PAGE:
Review by Sean Boelman
Not to be confused with The Lone Ranger — although its punny title is no doubt attempting to take advantage of that similarity — One Ranger is a mostly pedestrian action thriller. Helmed by Jesse V. Johnson, who’s typically great at directing B-movie action flicks, the elements are there for this to have worked, but they simply do not come together.
The film follows a Texas Ranger who is recruited by British Intelligence to track down a terrorist in a bid to stop an international threat. It’s certainly a choice to make a film about a Texas Ranger and have it be international in scope, and while it seems ambitious, it largely adheres to familiar tropes and conventions.
From the opening scene, it’s clear that the film is blending its classic Western influences with more modern sensibilities. The movie kicks off with Jane’s Texas Ranger hunting down some criminals who are roaming through the Texas desert on ATVs. It feels like a very natural approach, and while it doesn’t always work, you have to admire it for trying something fun.
As is the case with many B-movie action thrillers, the story in One Ranger is overly convoluted. It somehow involves the Mexican cartel, Russian mobsters, British intelligence, and of course, the Texas Rangers. At a certain point, you check out of the story and begin to wait for the next action scene or opportunity for Jane to chew the scenery.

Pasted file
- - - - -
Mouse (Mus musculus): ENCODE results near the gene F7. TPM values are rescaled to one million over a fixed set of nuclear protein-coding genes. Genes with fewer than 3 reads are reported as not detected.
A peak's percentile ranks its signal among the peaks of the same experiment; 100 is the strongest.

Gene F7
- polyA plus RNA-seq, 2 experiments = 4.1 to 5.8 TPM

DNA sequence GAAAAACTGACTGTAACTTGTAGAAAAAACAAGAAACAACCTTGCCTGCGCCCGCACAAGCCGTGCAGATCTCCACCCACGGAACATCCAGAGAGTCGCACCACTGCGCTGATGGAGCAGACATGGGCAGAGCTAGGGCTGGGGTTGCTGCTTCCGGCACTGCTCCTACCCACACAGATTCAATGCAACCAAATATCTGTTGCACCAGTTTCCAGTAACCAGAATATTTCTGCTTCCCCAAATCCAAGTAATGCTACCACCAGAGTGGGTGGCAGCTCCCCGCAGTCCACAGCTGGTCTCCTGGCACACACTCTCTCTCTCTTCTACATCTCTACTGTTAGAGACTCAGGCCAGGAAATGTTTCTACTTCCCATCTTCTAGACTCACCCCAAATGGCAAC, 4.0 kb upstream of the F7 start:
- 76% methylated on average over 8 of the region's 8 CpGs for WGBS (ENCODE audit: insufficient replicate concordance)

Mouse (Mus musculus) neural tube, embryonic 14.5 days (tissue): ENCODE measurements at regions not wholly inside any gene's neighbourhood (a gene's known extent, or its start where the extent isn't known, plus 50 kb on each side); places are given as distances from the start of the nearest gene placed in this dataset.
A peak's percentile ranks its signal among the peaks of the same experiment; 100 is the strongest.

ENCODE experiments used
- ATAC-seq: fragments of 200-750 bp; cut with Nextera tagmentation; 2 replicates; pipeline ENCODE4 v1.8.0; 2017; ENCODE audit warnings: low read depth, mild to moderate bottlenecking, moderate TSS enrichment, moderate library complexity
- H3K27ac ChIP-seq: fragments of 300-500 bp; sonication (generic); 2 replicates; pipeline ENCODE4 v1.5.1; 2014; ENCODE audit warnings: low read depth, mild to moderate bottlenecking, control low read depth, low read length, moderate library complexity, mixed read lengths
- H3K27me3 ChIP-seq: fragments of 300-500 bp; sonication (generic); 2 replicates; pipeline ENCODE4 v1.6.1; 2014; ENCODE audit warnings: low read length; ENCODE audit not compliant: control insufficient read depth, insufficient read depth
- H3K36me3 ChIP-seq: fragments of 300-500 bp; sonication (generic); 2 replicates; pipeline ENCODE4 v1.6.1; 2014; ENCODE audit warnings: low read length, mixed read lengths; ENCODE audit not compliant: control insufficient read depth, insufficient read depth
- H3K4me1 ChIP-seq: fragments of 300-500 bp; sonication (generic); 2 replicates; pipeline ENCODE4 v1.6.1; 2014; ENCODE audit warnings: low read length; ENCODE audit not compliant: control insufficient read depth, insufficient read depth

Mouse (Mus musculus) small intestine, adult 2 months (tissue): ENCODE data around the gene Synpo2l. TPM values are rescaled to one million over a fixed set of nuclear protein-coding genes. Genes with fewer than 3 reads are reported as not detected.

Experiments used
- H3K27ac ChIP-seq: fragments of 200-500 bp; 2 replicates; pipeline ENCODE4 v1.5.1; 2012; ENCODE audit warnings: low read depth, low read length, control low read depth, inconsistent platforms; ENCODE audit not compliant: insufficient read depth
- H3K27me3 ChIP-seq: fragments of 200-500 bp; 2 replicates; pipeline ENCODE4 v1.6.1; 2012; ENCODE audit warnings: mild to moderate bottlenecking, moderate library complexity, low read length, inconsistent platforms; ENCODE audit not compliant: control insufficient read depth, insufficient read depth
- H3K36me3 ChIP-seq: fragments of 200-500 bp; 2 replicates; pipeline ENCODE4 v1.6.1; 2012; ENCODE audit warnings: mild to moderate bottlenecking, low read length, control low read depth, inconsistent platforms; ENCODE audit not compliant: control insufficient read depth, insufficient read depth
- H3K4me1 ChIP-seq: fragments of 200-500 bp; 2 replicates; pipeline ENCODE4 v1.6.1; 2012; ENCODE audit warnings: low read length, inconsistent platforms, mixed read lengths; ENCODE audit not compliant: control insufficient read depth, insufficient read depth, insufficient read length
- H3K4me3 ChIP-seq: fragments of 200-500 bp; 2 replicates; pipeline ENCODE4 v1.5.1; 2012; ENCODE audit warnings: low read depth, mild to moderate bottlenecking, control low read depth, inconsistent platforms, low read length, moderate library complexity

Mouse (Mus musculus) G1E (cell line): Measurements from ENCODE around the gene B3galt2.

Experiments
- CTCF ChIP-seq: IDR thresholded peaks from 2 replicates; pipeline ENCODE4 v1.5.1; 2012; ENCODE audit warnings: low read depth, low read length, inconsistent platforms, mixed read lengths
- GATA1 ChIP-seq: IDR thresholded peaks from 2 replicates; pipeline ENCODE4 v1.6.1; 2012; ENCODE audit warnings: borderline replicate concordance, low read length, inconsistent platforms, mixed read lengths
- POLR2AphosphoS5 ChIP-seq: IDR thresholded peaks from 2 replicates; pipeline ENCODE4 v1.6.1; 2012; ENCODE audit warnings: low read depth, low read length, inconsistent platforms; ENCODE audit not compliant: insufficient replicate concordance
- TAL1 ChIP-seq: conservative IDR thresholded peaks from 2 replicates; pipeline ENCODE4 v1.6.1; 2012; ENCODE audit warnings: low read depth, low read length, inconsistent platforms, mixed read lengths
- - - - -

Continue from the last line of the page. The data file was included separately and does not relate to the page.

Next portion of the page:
The action sequences — when present — are pretty solid. Johnson certainly has an eye for directing gritty fight scenes, and those portions of the film are great. Unfortunately, they are few and far between, with much of the runtime instead being spent on the characters attempting to explain and uncover this somewhat useless conspiracy.
Thomas Jane is a ton of fun to watch in his role, and basically the only reason to see this movie. Given a better mystery to investigate, Jane’s Ranger could easily become a compelling character on the level of Dirty Harry, largely thanks to the fact that Jane is clearly having the time of his life. Unfortunately, the script lets him down and leaves him feeling somewhat predictable.
The rest of the characters are extraordinarily shallow, in many cases even to the point of feeling like racial stereotypes. The few Latino characters feel like caricatures perpetuating the cliches of cartel movies. That being said, the film does get some tokenization points for having a Black woman as its secondary lead to Jane.
One Ranger has a premise, leading man, and director that could have elevated this beyond straight-to-VOD level, but it’s unfortunately just passable. Jesse V. Johnson usually makes films that are pretty fun, but this one’s just mostly uninteresting.
One Ranger hits VOD on May 5.